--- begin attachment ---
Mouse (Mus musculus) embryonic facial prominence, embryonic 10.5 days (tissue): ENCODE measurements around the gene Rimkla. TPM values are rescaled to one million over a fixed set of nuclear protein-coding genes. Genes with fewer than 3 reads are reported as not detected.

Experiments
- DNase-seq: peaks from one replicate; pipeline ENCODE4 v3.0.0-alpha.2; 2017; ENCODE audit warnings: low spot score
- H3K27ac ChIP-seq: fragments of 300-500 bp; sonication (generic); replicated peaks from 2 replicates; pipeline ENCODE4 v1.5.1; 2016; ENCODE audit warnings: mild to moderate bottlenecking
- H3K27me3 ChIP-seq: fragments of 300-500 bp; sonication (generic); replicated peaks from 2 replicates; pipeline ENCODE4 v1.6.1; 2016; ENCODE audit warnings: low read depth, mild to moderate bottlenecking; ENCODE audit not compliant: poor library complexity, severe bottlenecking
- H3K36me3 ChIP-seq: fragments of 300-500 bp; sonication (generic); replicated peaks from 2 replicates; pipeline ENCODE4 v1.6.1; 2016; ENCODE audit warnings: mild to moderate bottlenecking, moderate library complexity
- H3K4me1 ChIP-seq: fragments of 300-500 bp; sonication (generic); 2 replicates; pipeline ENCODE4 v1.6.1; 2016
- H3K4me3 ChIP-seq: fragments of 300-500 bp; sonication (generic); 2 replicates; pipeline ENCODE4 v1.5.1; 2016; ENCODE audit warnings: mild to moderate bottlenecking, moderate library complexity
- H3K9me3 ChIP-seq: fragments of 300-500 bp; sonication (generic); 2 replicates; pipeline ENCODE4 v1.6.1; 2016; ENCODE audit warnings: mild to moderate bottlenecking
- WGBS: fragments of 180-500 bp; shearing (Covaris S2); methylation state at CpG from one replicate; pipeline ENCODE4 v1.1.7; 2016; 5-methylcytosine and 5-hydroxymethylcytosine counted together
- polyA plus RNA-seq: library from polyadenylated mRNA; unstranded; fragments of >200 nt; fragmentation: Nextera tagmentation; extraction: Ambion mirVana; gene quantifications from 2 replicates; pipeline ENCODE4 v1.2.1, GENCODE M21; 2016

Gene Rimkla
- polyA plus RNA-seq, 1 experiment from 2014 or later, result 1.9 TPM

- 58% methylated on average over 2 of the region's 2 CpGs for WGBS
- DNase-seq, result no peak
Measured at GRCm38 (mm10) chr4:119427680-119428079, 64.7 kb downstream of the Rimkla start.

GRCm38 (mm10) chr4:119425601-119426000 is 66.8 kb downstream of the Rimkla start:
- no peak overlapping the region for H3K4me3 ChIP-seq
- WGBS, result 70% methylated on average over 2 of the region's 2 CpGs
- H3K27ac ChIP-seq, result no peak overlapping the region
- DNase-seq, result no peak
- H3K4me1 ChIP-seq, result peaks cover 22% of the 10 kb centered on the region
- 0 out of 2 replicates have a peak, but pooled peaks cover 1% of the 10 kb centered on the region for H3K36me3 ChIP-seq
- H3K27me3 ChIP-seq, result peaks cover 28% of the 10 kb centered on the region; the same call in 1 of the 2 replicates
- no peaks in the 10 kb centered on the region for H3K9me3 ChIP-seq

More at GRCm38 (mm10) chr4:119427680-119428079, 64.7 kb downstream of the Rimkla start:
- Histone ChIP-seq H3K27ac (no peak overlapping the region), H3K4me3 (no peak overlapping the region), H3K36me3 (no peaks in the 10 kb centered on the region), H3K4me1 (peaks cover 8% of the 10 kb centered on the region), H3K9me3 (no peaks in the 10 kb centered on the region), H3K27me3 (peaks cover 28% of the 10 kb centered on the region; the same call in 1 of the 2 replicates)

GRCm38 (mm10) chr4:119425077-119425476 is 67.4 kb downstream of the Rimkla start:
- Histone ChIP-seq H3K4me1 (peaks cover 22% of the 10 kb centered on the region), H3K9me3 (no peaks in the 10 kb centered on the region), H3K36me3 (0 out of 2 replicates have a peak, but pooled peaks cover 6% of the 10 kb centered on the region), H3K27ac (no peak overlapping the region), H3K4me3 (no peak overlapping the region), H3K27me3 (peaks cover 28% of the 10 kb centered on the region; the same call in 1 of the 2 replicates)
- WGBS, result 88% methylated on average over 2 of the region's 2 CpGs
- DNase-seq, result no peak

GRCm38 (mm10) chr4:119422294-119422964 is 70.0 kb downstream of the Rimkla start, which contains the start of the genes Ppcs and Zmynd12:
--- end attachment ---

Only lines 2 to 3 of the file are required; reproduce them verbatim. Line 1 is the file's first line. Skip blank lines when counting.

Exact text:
Experiments
- DNase-seq: peaks from one replicate; pipeline ENCODE4 v3.0.0-alpha.2; 2017; ENCODE audit warnings: low spot score